We know how complicated it is to organize power demand. raspberry pi A project, but this piece by maker Mike Bell takes the idea to a whole new level. steam engine, he managed to power a Raspberry Pi Pico and some accessories. I’ve seen clever power solutions in the past, but none like this one.
alive! I have a steam-powered @Raspberry_Pi Pico! pic.twitter.com/SHlxSl0fYzSeptember 3, 2022
According to Bell, it takes about two to three minutes for the steam engine to bring the water to a boil. Once everything is hot and ready, the Pico can run for about 12 minutes for the water in the boiler to dissipate. The engine has a boiler capacity of 135ml and an operating pressure of 1.5 bar. Heated using Mamod wax fuel tablets that provide a 15 minute burn time.
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Bell had to make some changes to the system design to optimize power consumption. At 5V he was drawing between 9mA and 13mA as both the Pico and the display module are integrated into the setup. Then I decided to connect it to a dynamo that produced about 3.3V, which is an acceptable voltage for the Pico.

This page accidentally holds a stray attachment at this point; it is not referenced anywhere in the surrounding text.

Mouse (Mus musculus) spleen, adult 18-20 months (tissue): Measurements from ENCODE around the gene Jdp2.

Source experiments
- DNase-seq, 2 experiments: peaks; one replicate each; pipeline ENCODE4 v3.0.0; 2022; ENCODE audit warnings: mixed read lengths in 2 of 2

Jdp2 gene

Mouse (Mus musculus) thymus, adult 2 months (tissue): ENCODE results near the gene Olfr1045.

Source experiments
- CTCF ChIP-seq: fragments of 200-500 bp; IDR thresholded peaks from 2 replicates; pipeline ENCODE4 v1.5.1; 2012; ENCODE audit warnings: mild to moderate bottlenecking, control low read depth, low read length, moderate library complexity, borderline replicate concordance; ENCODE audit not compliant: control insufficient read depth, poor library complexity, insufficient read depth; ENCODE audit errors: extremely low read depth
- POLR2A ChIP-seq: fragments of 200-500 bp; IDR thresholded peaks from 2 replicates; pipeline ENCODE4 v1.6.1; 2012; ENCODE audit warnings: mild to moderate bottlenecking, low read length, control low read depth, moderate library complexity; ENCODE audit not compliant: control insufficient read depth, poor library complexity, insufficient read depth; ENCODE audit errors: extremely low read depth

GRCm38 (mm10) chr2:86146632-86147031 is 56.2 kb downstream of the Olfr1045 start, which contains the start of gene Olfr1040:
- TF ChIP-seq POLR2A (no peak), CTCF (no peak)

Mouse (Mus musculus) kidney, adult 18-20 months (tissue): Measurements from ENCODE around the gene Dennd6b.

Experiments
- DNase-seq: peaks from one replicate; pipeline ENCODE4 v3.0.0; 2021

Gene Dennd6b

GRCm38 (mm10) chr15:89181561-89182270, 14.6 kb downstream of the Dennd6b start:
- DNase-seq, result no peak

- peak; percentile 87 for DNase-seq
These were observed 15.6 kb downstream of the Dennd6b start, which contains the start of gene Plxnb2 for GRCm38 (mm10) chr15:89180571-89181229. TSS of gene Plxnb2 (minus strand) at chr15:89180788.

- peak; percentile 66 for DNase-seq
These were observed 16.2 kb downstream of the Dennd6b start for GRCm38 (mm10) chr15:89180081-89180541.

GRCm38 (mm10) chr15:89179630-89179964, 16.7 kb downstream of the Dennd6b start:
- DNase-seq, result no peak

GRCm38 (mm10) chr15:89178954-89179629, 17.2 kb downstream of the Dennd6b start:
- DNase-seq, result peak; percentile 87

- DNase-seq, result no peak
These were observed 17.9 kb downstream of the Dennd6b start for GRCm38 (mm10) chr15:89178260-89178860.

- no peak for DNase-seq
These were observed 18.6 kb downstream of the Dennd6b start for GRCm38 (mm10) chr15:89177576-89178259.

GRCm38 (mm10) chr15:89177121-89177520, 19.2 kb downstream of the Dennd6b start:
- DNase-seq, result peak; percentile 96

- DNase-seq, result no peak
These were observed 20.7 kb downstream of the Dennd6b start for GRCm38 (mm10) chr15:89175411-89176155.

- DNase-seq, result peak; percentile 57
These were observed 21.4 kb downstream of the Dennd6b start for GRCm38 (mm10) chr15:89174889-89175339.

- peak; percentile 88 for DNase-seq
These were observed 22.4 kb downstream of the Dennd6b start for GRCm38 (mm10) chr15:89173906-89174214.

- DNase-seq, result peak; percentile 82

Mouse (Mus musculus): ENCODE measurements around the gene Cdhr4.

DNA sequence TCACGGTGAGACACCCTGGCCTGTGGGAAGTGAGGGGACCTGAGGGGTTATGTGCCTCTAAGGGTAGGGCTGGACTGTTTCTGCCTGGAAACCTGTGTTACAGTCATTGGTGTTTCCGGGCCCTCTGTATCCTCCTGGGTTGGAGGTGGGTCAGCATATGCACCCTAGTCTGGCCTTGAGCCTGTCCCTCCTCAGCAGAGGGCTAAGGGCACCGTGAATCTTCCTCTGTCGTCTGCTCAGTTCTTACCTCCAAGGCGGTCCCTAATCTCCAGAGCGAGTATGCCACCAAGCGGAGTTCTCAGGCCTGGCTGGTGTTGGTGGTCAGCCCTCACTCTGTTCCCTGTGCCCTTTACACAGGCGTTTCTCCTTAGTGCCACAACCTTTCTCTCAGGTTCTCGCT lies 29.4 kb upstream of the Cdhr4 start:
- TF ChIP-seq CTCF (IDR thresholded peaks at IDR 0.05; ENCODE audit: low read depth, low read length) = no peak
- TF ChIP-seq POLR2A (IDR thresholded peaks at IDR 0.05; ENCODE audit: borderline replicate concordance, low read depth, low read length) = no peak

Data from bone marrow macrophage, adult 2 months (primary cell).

The RP2040 processor had to be underclocked to 250 kHz, and the microsecond timer could only read clock speeds above 2 MHz, which caused some problems. To alleviate this problem, Bell programmed Pico to calculate time more slowly by increasing the timer divider.
The engine Bell uses is a Wilesco D6 with an M66 dynamo with LED lights. The display used is a Pimoroni dot-matrix display breakout. Similarly, adjust the dot matrix to reduce the maximum current to the LED from 35 mA to 10 mA. Although this change now lights at a lower brightness, Bell ensures that the content on the display is still readable and necessary to reduce overall power consumption.
This is one of the coolest ways I’ve seen to power a Raspberry Pi. If you want to recreate this Raspberry Pi project, check out the original project thread shared. twitter Follow Mike Bell for more cool stuff in the future.